In the 1950s and 1960s, a patient diagnosed with schizophrenia would often be admitted to a specialized wing of a hospital called the insulin wing. There, almost every day over the next weeks or months, they would find themselves strapped to a bed and injected with enough insulin to place them into a coma. The procedure often caused convulsions violent enough to cause bitten tongues and broken bones. Sometimes it was fatal.
“The insulin mortality rate could be as high as 5 percent,” says Joel Braslow, MD, PhD, a professor of psychiatry and behavioral sciences at UCLA. “It lends itself to those ‘why did we do that’ questions.”
The most famous case of insulin coma therapy was that of John Nash, one of the world’s most innovative mathematicians, winner of the Nobel Prize, and life-long schizophrenic whose story was the basis of the book and film A Beautiful Mind. Nash’s illness was marked by hallucinations and delusions. Among his many fantasies, he believed for years that he was being persecuted by a cabal of Soviet agents. In 1961, Nash was committed to Trenton Psychiatric hospital in New Jersey, where he received insulin coma therapy for 6 weeks. Nash later described his treatments as “torture.”
Schizophrenia is a severe mental illness that today affects about 22 million people worldwide. It is characterized by an inability to accurately perceive reality, among many other mental symptoms, including depression. It is diagnosable only through observation. Today the symptoms are usually treated with antipsychotic drugs to make them less intense. But the illness itself has always been notoriously difficult to treat.
Even though insulin coma therapy is now known to have no real therapeutic value, by the midpoint of the 20th century, it had become one of the most common treatments. It was not uncommon for mental hospitals like Trenton to have a whole wing devoted to it.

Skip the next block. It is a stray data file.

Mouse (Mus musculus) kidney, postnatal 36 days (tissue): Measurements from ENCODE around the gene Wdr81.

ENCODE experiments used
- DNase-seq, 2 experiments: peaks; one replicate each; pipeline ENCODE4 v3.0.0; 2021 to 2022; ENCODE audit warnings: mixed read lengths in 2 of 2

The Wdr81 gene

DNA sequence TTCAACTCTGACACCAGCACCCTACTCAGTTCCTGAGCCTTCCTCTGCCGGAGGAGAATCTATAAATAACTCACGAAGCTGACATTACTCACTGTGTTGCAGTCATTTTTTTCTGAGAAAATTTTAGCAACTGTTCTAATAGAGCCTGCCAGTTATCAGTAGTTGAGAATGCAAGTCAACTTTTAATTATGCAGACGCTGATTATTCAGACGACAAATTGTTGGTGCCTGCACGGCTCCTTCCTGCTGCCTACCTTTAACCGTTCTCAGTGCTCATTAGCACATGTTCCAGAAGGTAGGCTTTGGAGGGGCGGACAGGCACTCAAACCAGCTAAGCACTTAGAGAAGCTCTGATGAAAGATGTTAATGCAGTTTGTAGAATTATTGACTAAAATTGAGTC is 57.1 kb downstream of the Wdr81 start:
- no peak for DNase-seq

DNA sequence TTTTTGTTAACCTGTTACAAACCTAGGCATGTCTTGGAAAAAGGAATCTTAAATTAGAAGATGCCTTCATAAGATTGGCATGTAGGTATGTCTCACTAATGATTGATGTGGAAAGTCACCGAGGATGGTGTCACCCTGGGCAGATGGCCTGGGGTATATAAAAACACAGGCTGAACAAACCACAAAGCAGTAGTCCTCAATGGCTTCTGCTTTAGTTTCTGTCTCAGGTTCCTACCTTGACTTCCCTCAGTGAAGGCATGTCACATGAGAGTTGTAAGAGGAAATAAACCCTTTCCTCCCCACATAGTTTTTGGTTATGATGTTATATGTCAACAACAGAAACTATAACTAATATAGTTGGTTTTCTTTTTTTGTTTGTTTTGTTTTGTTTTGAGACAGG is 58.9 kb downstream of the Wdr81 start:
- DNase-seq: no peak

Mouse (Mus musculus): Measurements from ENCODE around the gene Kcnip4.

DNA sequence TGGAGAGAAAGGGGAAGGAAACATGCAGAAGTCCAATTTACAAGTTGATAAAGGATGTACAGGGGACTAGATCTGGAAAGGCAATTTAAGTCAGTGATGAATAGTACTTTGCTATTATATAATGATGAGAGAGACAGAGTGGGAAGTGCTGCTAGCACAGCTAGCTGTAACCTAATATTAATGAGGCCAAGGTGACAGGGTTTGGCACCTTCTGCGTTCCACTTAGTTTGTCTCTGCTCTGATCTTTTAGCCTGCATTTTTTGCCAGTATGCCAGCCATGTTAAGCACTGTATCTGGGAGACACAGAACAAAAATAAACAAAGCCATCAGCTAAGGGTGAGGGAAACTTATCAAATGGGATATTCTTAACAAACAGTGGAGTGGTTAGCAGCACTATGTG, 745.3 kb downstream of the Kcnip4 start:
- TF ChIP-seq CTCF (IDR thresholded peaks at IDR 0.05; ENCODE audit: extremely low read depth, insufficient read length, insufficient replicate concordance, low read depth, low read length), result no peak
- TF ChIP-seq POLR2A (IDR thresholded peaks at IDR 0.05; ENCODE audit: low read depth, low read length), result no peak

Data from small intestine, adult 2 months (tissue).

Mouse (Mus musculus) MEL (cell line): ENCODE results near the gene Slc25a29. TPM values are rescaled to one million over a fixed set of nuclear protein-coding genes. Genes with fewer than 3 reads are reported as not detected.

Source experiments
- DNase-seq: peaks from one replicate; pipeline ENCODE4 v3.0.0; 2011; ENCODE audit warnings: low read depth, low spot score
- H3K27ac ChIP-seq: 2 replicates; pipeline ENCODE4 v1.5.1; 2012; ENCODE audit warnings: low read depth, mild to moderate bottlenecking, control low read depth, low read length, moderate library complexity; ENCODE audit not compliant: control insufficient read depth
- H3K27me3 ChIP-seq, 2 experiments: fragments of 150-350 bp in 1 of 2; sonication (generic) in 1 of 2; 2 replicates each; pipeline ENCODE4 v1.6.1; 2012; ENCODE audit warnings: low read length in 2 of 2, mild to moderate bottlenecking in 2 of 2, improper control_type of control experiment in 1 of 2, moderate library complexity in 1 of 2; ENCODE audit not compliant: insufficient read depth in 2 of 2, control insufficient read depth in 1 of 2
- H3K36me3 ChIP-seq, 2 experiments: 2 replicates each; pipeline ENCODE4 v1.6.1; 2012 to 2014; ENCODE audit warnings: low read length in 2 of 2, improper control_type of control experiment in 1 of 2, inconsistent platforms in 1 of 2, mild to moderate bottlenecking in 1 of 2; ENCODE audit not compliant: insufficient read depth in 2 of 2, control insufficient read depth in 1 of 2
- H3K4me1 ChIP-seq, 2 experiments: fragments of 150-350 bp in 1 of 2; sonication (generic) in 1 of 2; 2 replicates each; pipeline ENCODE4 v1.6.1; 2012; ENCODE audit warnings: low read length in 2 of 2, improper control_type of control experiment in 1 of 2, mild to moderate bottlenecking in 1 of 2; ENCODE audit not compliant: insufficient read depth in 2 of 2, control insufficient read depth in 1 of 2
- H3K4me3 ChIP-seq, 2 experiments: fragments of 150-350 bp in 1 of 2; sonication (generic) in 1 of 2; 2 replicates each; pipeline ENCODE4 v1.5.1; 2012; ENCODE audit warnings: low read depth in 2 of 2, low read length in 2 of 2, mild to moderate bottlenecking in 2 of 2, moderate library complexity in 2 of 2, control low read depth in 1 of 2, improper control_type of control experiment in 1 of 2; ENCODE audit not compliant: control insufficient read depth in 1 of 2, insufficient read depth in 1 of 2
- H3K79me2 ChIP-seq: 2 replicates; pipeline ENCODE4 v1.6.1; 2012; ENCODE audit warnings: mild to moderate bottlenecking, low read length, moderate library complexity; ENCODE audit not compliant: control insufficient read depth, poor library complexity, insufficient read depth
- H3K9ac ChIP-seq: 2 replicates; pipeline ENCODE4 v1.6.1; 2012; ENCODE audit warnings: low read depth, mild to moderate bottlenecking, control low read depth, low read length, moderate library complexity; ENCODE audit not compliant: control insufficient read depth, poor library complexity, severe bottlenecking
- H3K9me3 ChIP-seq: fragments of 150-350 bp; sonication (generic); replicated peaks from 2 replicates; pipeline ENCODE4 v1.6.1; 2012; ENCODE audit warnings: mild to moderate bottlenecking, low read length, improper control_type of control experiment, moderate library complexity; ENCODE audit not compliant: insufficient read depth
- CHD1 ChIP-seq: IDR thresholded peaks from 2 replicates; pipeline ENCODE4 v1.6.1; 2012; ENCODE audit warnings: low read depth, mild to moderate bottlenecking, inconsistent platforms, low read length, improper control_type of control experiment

First-hand accounts of the treatment are hard to come by, largely because one of its side effects was loss of memory. But one former patient at Trenton recalled “the sickness, the taste of blood in my mouth … the foggy pain in my head … very little of it is clear in retrospect save the agony of emerging from shock every day.” Nash blamed insulin coma therapy for large gaps in his memory, as did the singer-songwriter Townes Van Zandt, who received the treatment as a teenager at a University of Texas medical center at Galveston.
“It seems likely there may have been some brain damage from these procedures,” says Joanna Moncrieff, MD, a professor of critical and social psychiatry at University College London. “Some early theories were that it worked because it induces brain damage, but in areas that were inactive. Looking back on it, it’s shocking to believe that people believed it was a sensible thing to do.”
Insulin coma therapy was pioneered by a Viennese doctor named Manfred Sakel, who began his career using insulin to treat people addicted to morphine. He later told a colleague he made the discovery when he accidentally put one of his patients into a coma and miraculously cured the man’s schizophrenia. Sakel – who had a somewhat dubious reputation – claimed his procedure had an astonishing 88% success rate.